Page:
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“Diving Into the Wreck” by Adrienne Rich Essay

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Updated: Dec 6th, 2021

Modern poetry is highly confusing to many people because of its obscure nature and focuses on the sublime element. The reader is always suspicious that the writer intends something just beyond the reader’s understanding. In the case of poets such as Adrienne Rich, the reader is most likely correct. “The very making of a poem involves a transformation from perceived reality or experience into a verbal utterance shaped by the poet’s imagination and craft.

For Adrienne Rich, however, transformation goes beyond the act of writing; it extends to the culture at large through the poem’s ability to challenge given assumptions and offer new visions” (Pettit, 2001). As this suggests, one must always approach Rich’s poetry with the expectation that there will be layers of meaning beneath the surface, some of which one might only be able to guess at. This is certainly the case with her poem, “Diving Into the Wreck.” Spanning 94 lines, the poem can be read from a variety of viewpoints and whole volumes can be written about the way she presents any one of these. Read from a purely superficial point of view, the poem seems to be a strange collection of observations made by a woman diving into a mysterious shipwreck, perhaps one strongly associated with some kind of oceanic myth. In this, her use of imagery stands out as being particularly astute regarding the nature of water and the experience of being immersed within it. However, approached with a greater sense of the depth of the poet, it is possible to discern a number of deeper meanings. These include a personal application to the life of the poet herself as well as a feeling of intense connection to the greater experience of women everywhere. A brief analysis of this poem reveals how the mundane world of normal experience can reveal great truths about the inner woman on both the personal and the cultural levels.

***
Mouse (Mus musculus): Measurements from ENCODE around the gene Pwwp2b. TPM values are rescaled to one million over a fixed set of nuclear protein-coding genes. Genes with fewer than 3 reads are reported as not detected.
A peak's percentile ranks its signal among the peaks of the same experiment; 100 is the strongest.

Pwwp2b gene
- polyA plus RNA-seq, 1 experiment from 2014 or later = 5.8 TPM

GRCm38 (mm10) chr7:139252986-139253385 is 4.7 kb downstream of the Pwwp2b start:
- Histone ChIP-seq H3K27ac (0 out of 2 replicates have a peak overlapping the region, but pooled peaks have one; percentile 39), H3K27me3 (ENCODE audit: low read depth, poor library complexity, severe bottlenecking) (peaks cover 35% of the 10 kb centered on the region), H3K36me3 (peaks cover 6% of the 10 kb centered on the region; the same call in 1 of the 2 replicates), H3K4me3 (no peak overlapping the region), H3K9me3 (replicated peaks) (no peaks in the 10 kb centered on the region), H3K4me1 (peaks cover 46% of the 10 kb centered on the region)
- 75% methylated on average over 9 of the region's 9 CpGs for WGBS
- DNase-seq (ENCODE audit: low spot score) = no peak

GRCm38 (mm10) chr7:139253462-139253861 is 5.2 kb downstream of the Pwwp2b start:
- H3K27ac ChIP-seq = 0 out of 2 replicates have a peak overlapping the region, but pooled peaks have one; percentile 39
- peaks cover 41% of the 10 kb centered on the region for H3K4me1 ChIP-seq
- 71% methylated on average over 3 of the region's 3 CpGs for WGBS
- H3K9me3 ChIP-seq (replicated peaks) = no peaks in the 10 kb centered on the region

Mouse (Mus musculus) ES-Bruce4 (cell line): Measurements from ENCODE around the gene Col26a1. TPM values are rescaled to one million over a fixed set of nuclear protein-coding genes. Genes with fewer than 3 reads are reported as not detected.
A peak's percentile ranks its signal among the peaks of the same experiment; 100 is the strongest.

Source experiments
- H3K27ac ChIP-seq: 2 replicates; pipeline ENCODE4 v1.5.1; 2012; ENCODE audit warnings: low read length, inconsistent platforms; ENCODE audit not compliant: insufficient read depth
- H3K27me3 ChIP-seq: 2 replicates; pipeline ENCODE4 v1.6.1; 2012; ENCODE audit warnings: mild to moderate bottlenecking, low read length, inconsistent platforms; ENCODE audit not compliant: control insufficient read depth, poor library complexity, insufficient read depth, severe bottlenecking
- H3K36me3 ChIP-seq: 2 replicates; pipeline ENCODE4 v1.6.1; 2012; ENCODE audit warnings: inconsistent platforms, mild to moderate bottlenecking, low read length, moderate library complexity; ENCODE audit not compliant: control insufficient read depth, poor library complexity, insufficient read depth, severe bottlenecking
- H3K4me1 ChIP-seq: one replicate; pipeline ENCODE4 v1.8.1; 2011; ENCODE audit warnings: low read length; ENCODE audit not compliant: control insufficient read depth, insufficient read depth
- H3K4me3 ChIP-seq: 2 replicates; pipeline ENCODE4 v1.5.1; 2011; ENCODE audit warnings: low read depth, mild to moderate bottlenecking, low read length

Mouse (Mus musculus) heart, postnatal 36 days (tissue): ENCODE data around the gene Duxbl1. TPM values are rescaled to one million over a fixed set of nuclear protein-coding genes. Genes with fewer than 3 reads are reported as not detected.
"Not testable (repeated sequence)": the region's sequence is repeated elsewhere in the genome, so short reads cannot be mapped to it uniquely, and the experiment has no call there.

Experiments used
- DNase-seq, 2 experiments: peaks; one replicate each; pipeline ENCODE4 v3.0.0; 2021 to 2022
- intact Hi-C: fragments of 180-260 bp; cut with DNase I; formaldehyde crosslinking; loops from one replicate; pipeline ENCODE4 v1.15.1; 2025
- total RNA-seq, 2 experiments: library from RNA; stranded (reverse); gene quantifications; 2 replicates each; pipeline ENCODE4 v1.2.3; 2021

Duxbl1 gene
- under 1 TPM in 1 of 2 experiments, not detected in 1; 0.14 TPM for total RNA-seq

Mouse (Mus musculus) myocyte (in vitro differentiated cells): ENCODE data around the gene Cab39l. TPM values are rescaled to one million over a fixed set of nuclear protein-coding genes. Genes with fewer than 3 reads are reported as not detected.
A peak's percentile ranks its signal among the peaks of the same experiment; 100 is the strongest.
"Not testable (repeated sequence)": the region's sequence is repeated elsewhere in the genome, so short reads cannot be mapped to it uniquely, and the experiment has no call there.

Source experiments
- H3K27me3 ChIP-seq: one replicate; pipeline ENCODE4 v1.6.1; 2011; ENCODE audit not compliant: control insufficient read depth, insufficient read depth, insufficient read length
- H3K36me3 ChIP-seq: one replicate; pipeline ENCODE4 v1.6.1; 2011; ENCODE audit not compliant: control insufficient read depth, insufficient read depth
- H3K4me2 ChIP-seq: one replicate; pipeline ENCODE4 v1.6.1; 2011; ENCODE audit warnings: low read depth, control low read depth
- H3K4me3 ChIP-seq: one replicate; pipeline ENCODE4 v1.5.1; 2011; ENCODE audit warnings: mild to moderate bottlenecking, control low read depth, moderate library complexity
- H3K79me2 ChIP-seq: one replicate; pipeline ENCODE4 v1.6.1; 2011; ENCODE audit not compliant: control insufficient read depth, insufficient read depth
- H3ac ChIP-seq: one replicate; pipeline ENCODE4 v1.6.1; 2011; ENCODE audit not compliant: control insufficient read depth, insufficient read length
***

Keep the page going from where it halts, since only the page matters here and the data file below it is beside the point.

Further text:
On the surface of the poem, Rich presents a fascinating yet confusing story of an individual about to go on a dive. This is suggested in the title and reinforced as she describes her preparations, including the “body-armor of black rubber / the absurd flippers” (5-6). She emphasizes how alone she is before she describes her descent into the water as “first, the air is blue and then / it is bluer and then green and then / black” (34-36). Her descriptions are so different from the typical frogman suit and a splash of water that the reader almost feels as if they are there as well, preparing to slip clumsily and quietly into deep water. As she describes how different the experience is from being above the water, she is also describing what she’s doing – exploring a wreck and identifying with the creatures of the deep. “I am here, the mermaid whose dark hair/streams black, the merman in his armored body” (72-73). In this, she is exploratory, discovering first-hand and identifying with the element and the wreck, becoming something other than what she was. This almost joyful sense of freedom is almost immediately doused, though, as the diver describes the dire condition of the wreck, reminding of the disaster that once took place without releasing the identification in the final two stanzas. Thus, even in the surface reading of the poem, Rich is able to convey a sense of something deeper, more spiritual, or sublime that teases to be discovered.